The Prime Movers (Michigan band)
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|The Prime Movers|
Prime Movers at Living End 1966
|Origin||Ann Arbor, Michigan, United States|
|Genres||Blues, garage rock|
|Associated acts||The Stooges, The Iguanas, Iggy Pop|
The Prime Movers were a blues band based in the Ann Arbor, Michigan, formed in 1965. The band originally consisted of Michael Erlewine (lead singer, harmonica), Dan Erlewine (lead guitar), Robert Sheff (keyboards), Robert Vinopal (bass), and Michael "Spider" Wynn (drums). Vinopal left soon after the band's formation and was replaced by Jack Dawson. Wynn left a short time later and was replaced by James Osterberg, who would later become famous as Iggy Pop. When he joined the Prime Movers Osterberg took the name "Iggy", from his previous band The Iguanas.
The Prime Movers played throughout the Midwest. In 1966, the band frequented blues clubs in Chicago where they saw blues legends like Little Walter, Magic Sam, Big Walter Horton, and many other bluesmen perform live. Courted by a subsidiary of Motown Records who wanted to promote them as a white group playing "black" music, the band refused to cooperate, preferring to study and perform classic Chicago-style blues than to record songs that were fed to them by Motown. A consequence of this is that they were not professionally recorded. (Recordings made by the band and fans surfaced years later, including a recording of Iggy Pop singing the Muddy Waters song "I’m a Man.")
The Prime Movers played a significant part in helping to host the first two Ann Arbor Blues Festivals, in 1969 and 1970, which were the first (and largest) blues festivals (in terms of the number of great bluesman who performed) in the U.S. Michael Erlewine interviewed dozens of the performers, and the spirit of these early festivals carried over into the Ann Arbor Blues & Jazz Festival in 1972, 1973, and 1974. Members of the band were also involved in the 1972 festival.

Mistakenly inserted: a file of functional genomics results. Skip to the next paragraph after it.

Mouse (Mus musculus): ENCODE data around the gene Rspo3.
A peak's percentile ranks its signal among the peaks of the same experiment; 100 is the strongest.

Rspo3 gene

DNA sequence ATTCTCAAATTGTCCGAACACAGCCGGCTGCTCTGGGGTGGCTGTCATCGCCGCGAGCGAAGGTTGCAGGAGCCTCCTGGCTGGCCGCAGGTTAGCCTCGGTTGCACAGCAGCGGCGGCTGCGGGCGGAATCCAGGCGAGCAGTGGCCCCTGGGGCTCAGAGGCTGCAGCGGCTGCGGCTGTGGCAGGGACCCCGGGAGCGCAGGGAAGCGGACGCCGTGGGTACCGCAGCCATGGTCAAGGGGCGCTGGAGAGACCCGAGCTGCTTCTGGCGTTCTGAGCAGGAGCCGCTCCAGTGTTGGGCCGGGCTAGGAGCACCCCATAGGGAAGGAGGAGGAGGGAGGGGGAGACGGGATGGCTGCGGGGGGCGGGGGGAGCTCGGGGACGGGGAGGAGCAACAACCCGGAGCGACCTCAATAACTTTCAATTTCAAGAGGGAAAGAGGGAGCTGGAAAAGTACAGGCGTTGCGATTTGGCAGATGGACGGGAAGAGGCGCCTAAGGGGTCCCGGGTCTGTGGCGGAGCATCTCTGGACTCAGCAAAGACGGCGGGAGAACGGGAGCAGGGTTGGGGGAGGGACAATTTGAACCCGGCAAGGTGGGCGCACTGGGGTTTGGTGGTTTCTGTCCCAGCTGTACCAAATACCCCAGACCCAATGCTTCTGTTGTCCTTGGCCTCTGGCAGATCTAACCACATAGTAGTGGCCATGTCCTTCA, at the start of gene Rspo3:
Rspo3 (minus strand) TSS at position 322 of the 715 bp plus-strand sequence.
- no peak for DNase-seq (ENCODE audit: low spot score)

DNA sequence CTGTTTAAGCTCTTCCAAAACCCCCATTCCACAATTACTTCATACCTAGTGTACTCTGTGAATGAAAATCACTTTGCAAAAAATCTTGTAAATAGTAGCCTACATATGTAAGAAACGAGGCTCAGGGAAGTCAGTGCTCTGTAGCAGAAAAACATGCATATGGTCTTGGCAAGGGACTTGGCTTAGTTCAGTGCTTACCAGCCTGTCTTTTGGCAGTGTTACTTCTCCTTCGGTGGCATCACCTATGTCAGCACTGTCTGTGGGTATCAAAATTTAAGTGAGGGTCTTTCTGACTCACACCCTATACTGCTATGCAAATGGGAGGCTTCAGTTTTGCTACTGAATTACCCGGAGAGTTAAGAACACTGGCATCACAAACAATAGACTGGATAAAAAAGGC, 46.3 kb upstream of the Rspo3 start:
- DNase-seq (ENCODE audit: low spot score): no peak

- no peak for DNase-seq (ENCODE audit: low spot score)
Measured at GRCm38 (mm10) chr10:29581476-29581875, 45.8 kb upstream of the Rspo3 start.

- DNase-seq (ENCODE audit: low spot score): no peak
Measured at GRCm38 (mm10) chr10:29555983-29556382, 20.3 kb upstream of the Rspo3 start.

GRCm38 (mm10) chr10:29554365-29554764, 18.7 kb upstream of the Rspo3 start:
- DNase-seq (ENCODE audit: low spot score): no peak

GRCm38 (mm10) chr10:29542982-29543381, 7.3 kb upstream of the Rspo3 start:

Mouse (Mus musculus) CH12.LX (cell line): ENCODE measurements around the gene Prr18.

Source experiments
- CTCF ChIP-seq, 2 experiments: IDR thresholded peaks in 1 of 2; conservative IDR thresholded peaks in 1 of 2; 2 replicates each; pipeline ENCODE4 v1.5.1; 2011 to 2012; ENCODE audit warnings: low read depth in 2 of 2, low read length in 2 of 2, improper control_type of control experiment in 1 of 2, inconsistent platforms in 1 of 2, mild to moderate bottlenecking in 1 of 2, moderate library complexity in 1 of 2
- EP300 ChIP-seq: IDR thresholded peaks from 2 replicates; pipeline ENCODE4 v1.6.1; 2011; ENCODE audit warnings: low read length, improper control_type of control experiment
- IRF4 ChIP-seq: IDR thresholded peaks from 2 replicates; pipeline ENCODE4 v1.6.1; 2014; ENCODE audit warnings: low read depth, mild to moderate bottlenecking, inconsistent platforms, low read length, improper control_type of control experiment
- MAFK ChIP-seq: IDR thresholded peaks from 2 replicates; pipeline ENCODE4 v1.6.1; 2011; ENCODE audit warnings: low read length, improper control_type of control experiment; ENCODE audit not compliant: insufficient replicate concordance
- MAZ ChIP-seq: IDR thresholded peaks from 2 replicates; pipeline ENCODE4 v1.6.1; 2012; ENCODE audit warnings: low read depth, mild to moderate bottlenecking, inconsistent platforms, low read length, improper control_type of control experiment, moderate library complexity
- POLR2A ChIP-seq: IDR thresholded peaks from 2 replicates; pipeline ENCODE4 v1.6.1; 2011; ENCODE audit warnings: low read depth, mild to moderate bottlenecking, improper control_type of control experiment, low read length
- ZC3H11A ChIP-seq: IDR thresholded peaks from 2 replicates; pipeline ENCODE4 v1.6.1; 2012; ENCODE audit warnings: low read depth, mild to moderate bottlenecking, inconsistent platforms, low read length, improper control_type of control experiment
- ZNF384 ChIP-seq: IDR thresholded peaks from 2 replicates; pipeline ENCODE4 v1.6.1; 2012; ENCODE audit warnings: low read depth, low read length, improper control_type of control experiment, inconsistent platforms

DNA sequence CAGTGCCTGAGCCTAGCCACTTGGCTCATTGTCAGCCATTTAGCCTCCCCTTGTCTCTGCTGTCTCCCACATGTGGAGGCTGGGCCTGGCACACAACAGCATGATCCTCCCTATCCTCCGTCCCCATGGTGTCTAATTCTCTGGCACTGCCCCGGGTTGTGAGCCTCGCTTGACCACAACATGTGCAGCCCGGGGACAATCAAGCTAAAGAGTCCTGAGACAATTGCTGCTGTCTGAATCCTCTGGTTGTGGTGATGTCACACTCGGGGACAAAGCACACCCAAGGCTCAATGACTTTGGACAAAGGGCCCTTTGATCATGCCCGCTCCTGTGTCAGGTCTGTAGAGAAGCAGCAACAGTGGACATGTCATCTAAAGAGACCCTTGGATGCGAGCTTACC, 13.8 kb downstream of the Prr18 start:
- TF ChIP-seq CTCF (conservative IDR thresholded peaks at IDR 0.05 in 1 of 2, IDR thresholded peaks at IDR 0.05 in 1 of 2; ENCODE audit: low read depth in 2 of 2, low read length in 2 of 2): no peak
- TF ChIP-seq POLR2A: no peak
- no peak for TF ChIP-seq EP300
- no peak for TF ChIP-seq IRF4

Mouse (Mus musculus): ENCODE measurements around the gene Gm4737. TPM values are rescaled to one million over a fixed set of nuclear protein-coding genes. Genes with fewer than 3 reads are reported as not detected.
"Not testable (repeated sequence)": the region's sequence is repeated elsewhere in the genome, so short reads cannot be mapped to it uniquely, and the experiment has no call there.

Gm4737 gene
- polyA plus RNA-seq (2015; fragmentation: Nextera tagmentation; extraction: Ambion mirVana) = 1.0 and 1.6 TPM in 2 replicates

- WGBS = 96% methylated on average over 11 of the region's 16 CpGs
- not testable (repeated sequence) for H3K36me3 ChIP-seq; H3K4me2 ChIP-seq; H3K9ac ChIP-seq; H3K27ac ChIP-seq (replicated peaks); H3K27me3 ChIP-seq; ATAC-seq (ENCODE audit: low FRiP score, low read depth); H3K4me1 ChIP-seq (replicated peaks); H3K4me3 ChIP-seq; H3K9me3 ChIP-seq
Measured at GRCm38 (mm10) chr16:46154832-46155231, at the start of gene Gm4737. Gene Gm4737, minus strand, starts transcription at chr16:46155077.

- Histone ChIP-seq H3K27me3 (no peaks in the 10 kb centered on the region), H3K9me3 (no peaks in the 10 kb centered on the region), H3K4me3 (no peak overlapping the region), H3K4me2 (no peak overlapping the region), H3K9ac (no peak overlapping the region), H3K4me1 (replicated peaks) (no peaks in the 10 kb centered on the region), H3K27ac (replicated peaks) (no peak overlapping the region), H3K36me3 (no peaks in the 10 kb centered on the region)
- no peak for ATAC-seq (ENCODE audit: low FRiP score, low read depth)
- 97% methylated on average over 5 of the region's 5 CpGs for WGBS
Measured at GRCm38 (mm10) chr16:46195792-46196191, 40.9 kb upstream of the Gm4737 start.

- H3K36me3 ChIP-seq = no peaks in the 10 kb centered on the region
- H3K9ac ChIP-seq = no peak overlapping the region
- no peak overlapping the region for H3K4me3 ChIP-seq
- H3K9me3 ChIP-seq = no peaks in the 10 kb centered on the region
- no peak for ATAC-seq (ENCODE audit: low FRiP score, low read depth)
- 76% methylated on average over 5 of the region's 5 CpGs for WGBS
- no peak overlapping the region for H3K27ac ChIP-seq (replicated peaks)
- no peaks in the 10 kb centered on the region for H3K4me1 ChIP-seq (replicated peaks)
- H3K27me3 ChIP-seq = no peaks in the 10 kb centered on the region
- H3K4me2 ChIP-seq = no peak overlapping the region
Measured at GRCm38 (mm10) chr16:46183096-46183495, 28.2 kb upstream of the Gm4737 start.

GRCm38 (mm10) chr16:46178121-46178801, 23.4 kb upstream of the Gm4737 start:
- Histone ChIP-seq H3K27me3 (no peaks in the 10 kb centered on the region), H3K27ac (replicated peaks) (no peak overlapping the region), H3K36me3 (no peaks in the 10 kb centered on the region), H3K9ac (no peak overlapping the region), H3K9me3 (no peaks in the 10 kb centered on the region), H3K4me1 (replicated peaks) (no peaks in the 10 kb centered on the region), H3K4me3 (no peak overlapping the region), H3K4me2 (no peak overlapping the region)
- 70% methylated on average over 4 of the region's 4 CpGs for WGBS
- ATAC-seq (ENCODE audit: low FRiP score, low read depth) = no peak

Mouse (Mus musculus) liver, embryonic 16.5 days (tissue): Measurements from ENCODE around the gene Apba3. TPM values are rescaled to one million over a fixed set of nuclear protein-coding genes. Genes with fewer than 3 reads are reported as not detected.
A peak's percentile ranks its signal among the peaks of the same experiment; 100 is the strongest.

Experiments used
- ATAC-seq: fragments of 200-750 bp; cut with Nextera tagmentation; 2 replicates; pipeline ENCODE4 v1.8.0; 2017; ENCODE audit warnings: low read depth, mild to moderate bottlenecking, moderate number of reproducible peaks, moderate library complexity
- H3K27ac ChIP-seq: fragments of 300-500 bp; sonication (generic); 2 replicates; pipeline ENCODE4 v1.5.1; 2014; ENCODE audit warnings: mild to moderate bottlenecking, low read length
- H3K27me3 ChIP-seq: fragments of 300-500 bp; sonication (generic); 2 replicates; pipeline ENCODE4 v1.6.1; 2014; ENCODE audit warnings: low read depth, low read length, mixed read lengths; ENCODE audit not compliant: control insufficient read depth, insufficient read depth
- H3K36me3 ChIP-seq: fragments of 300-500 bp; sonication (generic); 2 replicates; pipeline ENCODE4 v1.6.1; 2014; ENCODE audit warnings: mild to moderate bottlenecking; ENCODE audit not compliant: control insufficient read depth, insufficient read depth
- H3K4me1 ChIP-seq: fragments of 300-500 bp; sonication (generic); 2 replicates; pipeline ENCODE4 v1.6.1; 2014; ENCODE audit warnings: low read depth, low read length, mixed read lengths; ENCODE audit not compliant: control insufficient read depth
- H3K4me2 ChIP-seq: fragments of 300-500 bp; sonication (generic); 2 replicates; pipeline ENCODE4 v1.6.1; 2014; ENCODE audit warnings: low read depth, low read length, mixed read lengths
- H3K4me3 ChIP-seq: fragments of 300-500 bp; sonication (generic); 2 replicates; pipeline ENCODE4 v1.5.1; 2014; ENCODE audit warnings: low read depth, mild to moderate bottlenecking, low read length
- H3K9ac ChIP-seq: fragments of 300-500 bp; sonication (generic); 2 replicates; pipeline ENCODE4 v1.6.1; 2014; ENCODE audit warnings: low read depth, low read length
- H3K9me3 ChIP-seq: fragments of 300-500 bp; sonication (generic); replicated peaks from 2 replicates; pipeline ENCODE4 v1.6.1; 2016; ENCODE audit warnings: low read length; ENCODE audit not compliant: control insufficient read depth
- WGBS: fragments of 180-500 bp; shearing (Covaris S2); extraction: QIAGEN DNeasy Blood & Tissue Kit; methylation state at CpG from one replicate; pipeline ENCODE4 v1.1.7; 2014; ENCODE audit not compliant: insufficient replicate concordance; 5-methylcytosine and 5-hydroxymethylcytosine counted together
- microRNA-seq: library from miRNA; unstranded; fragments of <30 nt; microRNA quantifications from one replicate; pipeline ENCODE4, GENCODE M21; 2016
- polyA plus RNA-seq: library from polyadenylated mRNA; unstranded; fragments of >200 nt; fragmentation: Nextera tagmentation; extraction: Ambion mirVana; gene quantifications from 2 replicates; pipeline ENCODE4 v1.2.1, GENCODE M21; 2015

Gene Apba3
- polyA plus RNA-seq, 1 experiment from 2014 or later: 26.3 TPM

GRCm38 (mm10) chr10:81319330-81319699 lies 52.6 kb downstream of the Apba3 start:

As time passed, the Prime Movers became kind of the elder statesmen in the burgeoning Ann Arbor music scene, working with the younger groups, and playing with visiting artists like Jerry Garcia. They frequently shared the bill with the MC5. In the Midwest, the band played at Detroit clubs like the Grande Ballroom, the Living End, the Chessmate, and the Wisdom Tooth. They also appeared frequently at Mother Blues in Chicago as well as other Michigan clubs like the 5th Dimension, Mothers, Schwaben Inn, Depot House, Town Bar, and Clint’s Club, and Mr. Flood’s Party.
In 1967, the band toured the West Coast and spent the Summer of Love in San Francisco, living at the Sausalito Heliport, and playing at places like The Matrix, The Straight Theater, the Haight A, New Orleans House, and the Fillmore West, where they opened for Cream.
Iggy Pop was replaced by Jesse Crawford in early 1967. Crawford later became famous as the MC for the MC5, belting out the phrase "Kick out the jams, Motherfucker…" that kicked off their shows. The band went through some 37 members, and broke up by 1970. The Erlewine brothers continued to play around the Ann Arbor area for some years after that. Michael Erlewine had a solo piano act as late as 1971, and went on to found the popular All-Music Guide, while Dan Erlewine became an accomplished luthier and prolific author on guitar repair, notably for Guitar Player magazine.
- Nilson, Per, 1990, “The Wild One: The True Story of Iggy Pop” (Music Sales Corp), ISBN 978-0-8464-2975-3
- Iggy Pop, 1997, “Iggy Pop: I need More” (Two thirteen sixty One Publications), ISBN 978-1-880985-43-4
- Antonia, Nina, 1997, “Iggy Pop”, Virgin Books, ISBN 978-1-85227-698-0
- Undemuth, Nicolas, 2002 “Iggy Pop” (J’ai Lu Publishing) ISBN 978-2-290-32058-7
- Adams, Richard, 2005, “The Complete Iggy Pop” (Reynolds & Hearn) 256 Pages, ISBN 978-1-905287-02-4
- Trynka, Paul, 2007, “Iggy: Open Up and Bleed” (Broadway Books) Chapter on The Prime Movers Blues Band ISBN 978-0-7679-2319-4
- Ambrose, Joe,2008, “Iggy Pop: Gimmie Danger” (Omnibus Press), 324 pages, ISBN 978-1-84772-116-7